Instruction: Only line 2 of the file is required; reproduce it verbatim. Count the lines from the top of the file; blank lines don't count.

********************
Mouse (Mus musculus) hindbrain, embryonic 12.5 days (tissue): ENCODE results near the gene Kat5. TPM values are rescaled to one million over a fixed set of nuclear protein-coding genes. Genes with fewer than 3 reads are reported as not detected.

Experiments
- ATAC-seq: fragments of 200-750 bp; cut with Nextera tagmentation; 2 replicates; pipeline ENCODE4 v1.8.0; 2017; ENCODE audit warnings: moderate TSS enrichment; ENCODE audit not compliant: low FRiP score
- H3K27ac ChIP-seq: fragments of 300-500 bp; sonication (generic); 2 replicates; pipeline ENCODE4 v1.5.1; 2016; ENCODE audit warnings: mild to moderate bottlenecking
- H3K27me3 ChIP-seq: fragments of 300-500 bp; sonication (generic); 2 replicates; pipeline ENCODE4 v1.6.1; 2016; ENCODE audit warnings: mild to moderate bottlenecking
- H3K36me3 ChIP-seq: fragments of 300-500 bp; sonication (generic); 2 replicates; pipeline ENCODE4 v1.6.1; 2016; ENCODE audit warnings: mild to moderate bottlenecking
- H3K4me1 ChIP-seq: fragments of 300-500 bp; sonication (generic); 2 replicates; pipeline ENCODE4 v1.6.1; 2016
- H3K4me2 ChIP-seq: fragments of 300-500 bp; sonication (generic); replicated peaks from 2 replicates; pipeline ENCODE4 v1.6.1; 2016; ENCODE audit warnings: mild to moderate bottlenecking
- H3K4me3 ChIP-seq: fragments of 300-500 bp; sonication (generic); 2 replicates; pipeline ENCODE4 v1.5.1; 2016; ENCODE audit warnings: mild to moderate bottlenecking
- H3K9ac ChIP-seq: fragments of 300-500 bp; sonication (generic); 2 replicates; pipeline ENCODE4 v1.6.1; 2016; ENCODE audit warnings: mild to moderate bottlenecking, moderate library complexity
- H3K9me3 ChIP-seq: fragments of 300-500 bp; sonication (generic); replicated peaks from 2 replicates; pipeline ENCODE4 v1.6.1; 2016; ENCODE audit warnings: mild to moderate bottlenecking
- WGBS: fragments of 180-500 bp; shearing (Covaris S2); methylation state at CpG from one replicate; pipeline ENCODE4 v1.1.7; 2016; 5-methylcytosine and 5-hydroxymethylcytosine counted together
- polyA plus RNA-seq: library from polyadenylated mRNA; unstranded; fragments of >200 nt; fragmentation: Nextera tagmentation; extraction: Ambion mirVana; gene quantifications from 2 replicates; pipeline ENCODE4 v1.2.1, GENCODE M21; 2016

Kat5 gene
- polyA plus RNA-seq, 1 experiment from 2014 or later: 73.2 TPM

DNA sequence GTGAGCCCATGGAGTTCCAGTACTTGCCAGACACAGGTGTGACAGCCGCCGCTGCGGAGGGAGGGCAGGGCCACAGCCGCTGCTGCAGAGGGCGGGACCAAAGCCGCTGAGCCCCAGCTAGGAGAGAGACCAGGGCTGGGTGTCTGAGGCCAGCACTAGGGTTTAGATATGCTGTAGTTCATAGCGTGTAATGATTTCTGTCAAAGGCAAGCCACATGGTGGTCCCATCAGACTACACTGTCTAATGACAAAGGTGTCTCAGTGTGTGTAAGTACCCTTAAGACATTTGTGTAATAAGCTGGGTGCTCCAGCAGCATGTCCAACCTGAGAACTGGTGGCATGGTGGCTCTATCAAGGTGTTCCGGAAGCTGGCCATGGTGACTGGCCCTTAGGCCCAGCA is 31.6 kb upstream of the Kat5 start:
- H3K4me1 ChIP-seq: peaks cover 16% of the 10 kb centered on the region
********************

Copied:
Experiments